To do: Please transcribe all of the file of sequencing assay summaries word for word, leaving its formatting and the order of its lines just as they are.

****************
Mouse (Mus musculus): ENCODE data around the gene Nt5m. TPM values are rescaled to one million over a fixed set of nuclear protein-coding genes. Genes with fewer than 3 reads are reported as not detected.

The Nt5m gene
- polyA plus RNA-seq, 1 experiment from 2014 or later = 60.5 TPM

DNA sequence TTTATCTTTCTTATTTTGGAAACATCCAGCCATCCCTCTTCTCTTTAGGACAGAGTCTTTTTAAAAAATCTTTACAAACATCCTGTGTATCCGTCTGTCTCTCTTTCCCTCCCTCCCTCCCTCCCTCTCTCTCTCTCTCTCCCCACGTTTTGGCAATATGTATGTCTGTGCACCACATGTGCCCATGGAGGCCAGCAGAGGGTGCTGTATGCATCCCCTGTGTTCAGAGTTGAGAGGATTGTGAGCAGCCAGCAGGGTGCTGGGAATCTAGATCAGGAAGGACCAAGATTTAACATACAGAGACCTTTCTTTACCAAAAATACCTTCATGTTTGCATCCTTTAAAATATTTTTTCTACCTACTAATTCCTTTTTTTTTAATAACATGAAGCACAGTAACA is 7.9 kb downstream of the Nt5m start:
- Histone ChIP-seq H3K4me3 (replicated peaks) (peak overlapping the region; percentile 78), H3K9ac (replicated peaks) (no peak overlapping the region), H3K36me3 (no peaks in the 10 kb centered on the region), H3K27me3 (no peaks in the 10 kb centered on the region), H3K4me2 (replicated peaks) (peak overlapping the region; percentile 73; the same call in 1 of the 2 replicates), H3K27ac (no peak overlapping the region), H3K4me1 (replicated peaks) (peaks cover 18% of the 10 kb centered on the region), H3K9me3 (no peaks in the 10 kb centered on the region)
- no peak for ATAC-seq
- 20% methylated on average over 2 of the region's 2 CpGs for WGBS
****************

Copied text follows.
Mouse (Mus musculus): ENCODE data around the gene Nt5m. TPM values are rescaled to one million over a fixed set of nuclear protein-coding genes. Genes with fewer than 3 reads are reported as not detected.

The Nt5m gene
- polyA plus RNA-seq, 1 experiment from 2014 or later = 60.5 TPM

DNA sequence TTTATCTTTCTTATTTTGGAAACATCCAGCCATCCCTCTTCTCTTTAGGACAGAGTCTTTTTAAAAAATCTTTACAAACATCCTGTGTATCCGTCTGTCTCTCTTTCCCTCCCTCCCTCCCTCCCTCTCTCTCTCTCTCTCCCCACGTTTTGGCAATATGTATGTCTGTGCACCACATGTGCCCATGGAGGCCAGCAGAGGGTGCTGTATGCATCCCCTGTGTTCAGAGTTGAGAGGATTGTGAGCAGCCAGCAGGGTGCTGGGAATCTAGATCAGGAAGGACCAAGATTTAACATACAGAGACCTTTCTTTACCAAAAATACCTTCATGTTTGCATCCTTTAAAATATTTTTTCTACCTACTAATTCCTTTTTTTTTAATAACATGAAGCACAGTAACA is 7.9 kb downstream of the Nt5m start:
- Histone ChIP-seq H3K4me3 (replicated peaks) (peak overlapping the region; percentile 78), H3K9ac (replicated peaks) (no peak overlapping the region), H3K36me3 (no peaks in the 10 kb centered on the region), H3K27me3 (no peaks in the 10 kb centered on the region), H3K4me2 (replicated peaks) (peak overlapping the region; percentile 73; the same call in 1 of the 2 replicates), H3K27ac (no peak overlapping the region), H3K4me1 (replicated peaks) (peaks cover 18% of the 10 kb centered on the region), H3K9me3 (no peaks in the 10 kb centered on the region)
- no peak for ATAC-seq
- 20% methylated on average over 2 of the region's 2 CpGs for WGBS